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Qwest profit fails to impress investors
Some say that despite its third straight quarter in the black, the telco shows no signs of building revenue against rivals.
By Andy Vuong, Staff Writer
Denver Post
Wednesday, November 1, 2006

Qwest reported its third straight quarterly profit Tuesday as cost cuts and growth in high-speed Internet subscribers helped offset a larger-than-expected decline in land-line customers.

The Denver-based phone company posted a third-quarter net profit of $194 million, 9 cents per share. It had a net loss of $144 million, 8 cents per share, during the same period a year ago.

Revenue stayed relatively flat at $3.49 billion, which included a $94 million tax gain and a $43 million severance charge related to a consolidation of call centers.

Investors and analysts weren't enthused. Qwest stock fell 4 percent to close at $8.63 a share.

Analysts expressed concern about Qwest's 6 percent drop in total access lines. The company had a 5.3 percent decline in the second quarter.

"The quarter started to show the increasing impact of competition, both on the consumer side and on the business side," said Donna Jaegers, a telecom analyst with Janco Partners.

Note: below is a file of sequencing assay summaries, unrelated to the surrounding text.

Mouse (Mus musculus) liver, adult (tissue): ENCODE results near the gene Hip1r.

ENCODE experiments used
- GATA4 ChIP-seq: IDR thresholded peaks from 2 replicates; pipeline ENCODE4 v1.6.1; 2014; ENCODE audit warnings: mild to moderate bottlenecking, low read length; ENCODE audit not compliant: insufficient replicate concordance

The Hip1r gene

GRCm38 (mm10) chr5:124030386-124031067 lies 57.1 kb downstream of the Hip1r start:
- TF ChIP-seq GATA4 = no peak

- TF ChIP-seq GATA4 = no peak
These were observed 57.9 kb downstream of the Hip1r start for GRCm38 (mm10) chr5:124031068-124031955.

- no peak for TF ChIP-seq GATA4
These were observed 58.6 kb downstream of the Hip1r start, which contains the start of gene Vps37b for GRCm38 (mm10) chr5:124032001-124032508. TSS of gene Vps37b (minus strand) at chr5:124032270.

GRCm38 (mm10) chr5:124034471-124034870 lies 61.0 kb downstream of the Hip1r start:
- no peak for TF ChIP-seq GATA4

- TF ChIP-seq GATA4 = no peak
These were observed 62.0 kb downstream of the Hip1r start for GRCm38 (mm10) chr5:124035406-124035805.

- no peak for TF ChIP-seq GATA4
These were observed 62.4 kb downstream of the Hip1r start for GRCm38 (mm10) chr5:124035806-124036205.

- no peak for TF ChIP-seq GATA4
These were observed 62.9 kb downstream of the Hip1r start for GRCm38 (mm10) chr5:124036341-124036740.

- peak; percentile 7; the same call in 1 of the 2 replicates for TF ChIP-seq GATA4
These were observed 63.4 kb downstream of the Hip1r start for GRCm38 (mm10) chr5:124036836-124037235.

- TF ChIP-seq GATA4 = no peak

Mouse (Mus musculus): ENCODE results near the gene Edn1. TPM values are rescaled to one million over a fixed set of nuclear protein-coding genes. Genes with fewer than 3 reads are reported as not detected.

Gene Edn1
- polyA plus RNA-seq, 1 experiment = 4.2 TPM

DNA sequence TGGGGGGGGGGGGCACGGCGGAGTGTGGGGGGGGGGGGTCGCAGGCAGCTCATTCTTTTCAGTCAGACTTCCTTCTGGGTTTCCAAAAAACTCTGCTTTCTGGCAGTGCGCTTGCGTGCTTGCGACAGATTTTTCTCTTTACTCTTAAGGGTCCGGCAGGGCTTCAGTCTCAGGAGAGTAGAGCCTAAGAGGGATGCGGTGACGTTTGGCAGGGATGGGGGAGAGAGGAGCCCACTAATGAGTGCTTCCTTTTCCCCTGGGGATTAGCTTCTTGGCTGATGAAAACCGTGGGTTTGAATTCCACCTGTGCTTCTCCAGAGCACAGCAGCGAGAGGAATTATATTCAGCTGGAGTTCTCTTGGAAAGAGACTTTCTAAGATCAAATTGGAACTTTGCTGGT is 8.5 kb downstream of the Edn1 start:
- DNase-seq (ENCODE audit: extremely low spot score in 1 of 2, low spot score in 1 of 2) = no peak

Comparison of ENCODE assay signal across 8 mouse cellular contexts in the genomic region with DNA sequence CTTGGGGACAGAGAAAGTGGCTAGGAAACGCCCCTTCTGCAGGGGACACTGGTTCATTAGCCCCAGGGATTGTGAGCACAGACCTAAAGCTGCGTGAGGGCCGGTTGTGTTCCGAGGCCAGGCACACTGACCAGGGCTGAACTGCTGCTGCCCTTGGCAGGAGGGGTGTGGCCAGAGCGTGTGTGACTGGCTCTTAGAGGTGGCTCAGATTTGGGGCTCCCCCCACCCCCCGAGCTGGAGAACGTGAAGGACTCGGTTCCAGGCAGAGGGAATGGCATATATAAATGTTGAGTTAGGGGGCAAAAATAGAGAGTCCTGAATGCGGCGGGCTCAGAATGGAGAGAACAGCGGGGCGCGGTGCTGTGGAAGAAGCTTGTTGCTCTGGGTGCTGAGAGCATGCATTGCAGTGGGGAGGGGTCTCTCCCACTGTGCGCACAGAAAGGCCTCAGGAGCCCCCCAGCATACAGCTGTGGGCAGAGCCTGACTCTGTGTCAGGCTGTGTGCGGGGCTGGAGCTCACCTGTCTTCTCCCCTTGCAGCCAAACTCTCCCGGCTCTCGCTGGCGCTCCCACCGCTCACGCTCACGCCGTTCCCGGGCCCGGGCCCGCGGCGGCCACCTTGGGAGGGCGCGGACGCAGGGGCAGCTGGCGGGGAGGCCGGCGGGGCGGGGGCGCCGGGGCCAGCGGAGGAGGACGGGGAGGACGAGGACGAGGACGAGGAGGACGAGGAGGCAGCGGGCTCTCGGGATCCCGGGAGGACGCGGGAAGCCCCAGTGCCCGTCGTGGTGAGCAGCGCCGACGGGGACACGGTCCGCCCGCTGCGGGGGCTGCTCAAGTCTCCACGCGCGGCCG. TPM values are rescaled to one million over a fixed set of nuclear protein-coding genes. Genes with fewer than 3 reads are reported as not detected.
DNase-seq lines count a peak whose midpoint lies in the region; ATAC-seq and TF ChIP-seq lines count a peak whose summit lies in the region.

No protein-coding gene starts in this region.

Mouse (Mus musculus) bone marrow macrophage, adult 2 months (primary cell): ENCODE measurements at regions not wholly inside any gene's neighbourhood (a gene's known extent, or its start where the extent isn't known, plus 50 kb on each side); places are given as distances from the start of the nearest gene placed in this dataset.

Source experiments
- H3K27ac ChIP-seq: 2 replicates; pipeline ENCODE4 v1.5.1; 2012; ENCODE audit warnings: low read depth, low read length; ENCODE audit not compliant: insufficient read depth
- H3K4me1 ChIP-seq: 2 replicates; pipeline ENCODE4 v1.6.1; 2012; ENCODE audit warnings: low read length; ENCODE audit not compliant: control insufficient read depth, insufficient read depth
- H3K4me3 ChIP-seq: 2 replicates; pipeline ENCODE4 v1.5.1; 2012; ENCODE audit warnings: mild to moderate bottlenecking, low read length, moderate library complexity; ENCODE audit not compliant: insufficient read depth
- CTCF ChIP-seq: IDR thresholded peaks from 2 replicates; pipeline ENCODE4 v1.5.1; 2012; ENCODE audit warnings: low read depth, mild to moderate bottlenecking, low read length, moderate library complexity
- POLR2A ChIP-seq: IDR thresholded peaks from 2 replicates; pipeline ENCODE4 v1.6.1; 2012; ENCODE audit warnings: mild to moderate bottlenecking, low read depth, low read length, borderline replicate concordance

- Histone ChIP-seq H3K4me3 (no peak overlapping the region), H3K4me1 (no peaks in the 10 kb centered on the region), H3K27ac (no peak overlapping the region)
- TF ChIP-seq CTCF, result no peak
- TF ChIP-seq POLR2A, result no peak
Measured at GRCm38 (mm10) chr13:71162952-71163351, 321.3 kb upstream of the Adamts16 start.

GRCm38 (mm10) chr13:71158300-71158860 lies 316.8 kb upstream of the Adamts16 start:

Still, Qwest has posted a net profit of $399 million during the first nine months of this year.  With the closing of its $107 million acquisition of fiber-optic network operator OnFiber Communications during the quarter, could Qwest be in position to acquire another company?

"We're looking.  We're scanning.  But there's no shortage of beachfront property," said Qwest chairman and chief executive Richard Notebaert.

He said Qwest will stay with its "very disciplined approach" and not overpay for a company.

Absent another acquisition, analysts are wary of Qwest's ability to boost revenue amid stiff competition from cable companies.

Comcast and others have aggressively marketed discounted bundled offerings of video, Internet and land-line phone services to lure customers away from the telcos.

To compete against the cable triple-play offering, Qwest has pushed its own bundle of services.  But the offerings include satellite-TV service from DirecTV and cellphone service from Sprint, while Comcast provides all the services in its bundles.

"They're not out there with a competitive product versus the cable companies," said Chris King, an analyst with Stifel Nicolaus.

Qwest added nearly 100,000 subscribers to its DirecTV offering, taking the total to 310,000 customers.  But King doesn't believe DirecTV will be a long-term value creator for Qwest.

"It's simply a tool to reduce wire-line churn," he said.

Qwest added more than 175,000 high-speed Internet subscribers in the third quarter, a 10 percent increase from last quarter and a 47 percent increase year-over-year.  The company now has more than 2 million Digital Subscriber Line customers.

Qwest's operating expenses declined 6.3 percent to $3.1 billion because of improvements in operating efficiencies, lower facility costs and lower depreciation.

The company has reduced its net debt by $800 million this year to $13.7 billion, chief financial officer Oren Shaffer said.

Staff writer Andy Vuong can be reached at 303-954-1209 or